Though one of the most popular RSS reader services, Google has made the decision to discontinue Google Reader. Many users are devastated, going so far as to start a petition to save the service, though it’s not likely Google will back out of its choice. However, Digg, the widely used bookmarking service, is quite happy about Google Reader saying goodbye. With a replacement on the way, perhaps the future isn’t so dim for Google Reader fans.
* Google made the announcement on Wednesday that Google Reader would officially be retired on July 1. The date was chosen in order to give users time to find a suitable replacement. Users can use the Google Takeout service to backup their subscriptions to make transferring to a new reader easier.
* Google made the difficult decision due to two main reasons. First, overall usage of the reader has declined. Second, Google wants to invest more time and energy into fewer projects and products to give users the best experiences possible.
* Since 2011, Google has gotten rid of approximately 70 of its products. On Wednesday alone, 40 products met their doom, including Google Cloud Connect and the Google Voice app for Blackberry.
* Google Reader was first released in 2005. During its almost-nine-year run, Google never once placed ads in the service, which may be part of the reason for the service being let go.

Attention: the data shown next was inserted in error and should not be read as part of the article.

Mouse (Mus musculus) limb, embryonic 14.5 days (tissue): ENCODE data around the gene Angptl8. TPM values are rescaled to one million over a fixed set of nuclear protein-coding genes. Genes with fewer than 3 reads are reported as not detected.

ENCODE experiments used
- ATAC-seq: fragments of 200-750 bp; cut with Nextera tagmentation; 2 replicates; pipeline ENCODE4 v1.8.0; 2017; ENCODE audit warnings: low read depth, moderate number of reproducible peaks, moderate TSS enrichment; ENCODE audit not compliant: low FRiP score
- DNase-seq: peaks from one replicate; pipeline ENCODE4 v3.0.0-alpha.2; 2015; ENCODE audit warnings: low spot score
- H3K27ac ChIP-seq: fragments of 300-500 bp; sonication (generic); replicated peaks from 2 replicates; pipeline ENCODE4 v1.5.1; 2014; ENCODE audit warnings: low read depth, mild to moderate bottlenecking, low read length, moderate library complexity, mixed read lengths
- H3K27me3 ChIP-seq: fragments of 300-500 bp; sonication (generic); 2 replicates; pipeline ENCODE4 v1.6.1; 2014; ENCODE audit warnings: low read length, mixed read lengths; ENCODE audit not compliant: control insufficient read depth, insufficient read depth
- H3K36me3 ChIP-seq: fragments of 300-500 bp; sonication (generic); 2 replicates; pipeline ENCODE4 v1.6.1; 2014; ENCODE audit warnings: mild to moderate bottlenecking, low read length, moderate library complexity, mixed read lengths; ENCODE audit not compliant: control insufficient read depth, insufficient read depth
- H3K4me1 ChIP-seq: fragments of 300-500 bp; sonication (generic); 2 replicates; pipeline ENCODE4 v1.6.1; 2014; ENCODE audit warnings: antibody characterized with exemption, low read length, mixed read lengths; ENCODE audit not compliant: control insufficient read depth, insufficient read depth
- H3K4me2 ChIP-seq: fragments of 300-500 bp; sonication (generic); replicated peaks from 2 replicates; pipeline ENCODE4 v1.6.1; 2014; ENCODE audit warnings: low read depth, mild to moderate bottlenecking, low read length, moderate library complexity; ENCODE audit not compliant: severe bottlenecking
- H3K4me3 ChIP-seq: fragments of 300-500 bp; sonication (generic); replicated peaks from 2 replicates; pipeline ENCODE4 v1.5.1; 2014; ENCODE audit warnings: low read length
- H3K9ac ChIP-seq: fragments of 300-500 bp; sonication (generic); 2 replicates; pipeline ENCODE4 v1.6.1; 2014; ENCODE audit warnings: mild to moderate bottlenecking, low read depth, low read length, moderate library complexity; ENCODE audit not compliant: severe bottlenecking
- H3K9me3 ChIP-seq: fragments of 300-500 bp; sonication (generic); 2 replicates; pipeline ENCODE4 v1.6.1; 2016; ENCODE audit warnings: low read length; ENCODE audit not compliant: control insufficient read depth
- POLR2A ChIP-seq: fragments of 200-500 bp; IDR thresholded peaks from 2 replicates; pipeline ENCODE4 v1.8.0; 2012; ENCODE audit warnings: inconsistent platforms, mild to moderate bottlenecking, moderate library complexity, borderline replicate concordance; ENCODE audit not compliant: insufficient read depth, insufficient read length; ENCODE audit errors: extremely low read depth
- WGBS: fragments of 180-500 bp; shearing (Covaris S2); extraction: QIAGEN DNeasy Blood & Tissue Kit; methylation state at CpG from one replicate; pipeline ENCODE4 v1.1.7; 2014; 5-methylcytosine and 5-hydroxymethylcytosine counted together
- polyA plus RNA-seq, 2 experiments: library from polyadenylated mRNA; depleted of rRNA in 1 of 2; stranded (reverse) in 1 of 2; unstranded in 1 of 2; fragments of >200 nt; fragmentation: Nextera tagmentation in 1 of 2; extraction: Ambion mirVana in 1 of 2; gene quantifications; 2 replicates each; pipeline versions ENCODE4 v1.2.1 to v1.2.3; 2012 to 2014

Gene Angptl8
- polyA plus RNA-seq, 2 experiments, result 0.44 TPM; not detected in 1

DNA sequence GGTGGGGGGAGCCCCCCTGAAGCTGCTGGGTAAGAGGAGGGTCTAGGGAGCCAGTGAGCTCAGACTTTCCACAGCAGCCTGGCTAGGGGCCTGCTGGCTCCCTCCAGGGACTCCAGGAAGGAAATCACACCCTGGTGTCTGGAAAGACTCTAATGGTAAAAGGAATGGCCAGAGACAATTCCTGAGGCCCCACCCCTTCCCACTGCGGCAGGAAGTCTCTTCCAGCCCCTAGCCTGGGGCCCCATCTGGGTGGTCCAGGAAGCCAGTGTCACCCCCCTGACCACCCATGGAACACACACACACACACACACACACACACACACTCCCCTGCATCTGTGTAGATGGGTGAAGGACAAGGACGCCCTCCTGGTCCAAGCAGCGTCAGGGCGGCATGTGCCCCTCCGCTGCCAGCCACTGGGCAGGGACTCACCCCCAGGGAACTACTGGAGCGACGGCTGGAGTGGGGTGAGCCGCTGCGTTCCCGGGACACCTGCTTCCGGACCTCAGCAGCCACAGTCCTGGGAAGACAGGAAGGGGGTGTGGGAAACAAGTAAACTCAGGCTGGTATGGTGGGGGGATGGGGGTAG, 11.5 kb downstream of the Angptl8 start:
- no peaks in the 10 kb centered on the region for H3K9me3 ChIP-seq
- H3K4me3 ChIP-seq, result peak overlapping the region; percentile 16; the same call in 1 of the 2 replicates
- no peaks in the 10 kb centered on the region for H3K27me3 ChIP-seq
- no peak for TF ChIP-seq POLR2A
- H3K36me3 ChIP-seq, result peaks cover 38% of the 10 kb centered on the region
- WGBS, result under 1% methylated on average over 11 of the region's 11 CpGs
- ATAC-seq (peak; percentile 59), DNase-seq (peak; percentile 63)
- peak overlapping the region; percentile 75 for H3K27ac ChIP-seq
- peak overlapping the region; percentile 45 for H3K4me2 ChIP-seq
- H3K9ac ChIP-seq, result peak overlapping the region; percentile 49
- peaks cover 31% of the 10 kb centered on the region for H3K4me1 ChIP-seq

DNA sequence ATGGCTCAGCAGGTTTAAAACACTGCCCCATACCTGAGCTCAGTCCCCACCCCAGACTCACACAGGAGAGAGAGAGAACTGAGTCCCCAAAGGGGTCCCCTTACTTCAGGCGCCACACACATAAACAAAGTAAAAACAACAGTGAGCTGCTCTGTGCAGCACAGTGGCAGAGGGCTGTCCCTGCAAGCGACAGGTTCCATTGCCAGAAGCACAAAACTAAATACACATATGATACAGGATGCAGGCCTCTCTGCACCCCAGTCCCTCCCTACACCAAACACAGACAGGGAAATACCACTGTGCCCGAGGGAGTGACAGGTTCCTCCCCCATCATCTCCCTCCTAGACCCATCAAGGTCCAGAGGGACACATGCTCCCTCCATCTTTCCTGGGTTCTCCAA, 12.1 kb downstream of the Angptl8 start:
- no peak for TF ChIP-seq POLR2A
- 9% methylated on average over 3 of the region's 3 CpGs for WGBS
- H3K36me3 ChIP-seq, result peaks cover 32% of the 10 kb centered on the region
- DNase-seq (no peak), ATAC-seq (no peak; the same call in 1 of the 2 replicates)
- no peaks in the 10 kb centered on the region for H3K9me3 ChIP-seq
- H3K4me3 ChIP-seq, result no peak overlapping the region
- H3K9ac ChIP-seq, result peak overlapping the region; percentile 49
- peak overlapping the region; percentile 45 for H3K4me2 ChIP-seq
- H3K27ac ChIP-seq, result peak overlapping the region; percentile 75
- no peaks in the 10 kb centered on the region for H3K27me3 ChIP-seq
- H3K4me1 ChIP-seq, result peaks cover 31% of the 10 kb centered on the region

* Reader rival Flipboard has already announced it will support direct imports of existing Google Reader data, making it a tempting alternative.
* Upon the heels of Google’s announcement, Digg announced its own RSS reader project. The company is eagerly seeking the input from current Reader users and hopes to emulate the best Reader has to offer while improving upon the service.
* Digg first began work on an RSS reader in 2010, but the project has a renewed vigor since Reader is shutting down. Ideally, Digg plans to have the service ready around the time Reader shuts down.
* While there are many other replacements already on the market, those familiar with Google Reader’s API may find Digg’s upcoming service their best option. Digg plans to replicate the existing API, simply tweaking it to give users a better experience.
RSS readers are mainly for those who keep up with numerous news sites and blogs. Casual Internet users simply prefer bookmarks, bookmarking sites or social networks to stay in the loop. However, as the recent outcry over the demise of Google Reader has shown, RSS is still alive and kicking.